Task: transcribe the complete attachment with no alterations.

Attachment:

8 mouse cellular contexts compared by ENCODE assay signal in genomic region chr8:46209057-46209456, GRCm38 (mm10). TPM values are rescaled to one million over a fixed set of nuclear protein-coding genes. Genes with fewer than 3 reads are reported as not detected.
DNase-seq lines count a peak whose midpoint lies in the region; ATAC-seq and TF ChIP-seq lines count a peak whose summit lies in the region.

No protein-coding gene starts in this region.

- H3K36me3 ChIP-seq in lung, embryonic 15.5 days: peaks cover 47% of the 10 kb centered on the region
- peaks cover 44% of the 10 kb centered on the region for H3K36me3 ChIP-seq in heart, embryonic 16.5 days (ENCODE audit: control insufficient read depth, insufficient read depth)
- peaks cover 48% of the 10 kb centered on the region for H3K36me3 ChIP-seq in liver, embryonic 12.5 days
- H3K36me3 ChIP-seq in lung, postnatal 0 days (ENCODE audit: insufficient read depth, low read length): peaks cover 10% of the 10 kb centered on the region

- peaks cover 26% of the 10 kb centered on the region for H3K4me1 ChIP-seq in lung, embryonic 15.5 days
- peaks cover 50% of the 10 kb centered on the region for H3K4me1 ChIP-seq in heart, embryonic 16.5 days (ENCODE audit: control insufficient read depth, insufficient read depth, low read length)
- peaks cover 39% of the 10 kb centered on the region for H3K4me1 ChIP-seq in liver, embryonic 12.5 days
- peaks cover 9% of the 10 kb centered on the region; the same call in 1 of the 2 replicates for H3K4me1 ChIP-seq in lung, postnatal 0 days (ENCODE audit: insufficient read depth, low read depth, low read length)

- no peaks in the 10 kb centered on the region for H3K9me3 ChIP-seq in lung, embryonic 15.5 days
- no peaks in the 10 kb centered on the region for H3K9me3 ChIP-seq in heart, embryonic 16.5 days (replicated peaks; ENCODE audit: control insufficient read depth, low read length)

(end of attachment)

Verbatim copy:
8 mouse cellular contexts compared by ENCODE assay signal in genomic region chr8:46209057-46209456, GRCm38 (mm10). TPM values are rescaled to one million over a fixed set of nuclear protein-coding genes. Genes with fewer than 3 reads are reported as not detected.
DNase-seq lines count a peak whose midpoint lies in the region; ATAC-seq and TF ChIP-seq lines count a peak whose summit lies in the region.

No protein-coding gene starts in this region.

- H3K36me3 ChIP-seq in lung, embryonic 15.5 days: peaks cover 47% of the 10 kb centered on the region
- peaks cover 44% of the 10 kb centered on the region for H3K36me3 ChIP-seq in heart, embryonic 16.5 days (ENCODE audit: control insufficient read depth, insufficient read depth)
- peaks cover 48% of the 10 kb centered on the region for H3K36me3 ChIP-seq in liver, embryonic 12.5 days
- H3K36me3 ChIP-seq in lung, postnatal 0 days (ENCODE audit: insufficient read depth, low read length): peaks cover 10% of the 10 kb centered on the region

- peaks cover 26% of the 10 kb centered on the region for H3K4me1 ChIP-seq in lung, embryonic 15.5 days
- peaks cover 50% of the 10 kb centered on the region for H3K4me1 ChIP-seq in heart, embryonic 16.5 days (ENCODE audit: control insufficient read depth, insufficient read depth, low read length)
- peaks cover 39% of the 10 kb centered on the region for H3K4me1 ChIP-seq in liver, embryonic 12.5 days
- peaks cover 9% of the 10 kb centered on the region; the same call in 1 of the 2 replicates for H3K4me1 ChIP-seq in lung, postnatal 0 days (ENCODE audit: insufficient read depth, low read depth, low read length)

- no peaks in the 10 kb centered on the region for H3K9me3 ChIP-seq in lung, embryonic 15.5 days
- no peaks in the 10 kb centered on the region for H3K9me3 ChIP-seq in heart, embryonic 16.5 days (replicated peaks; ENCODE audit: control insufficient read depth, low read length)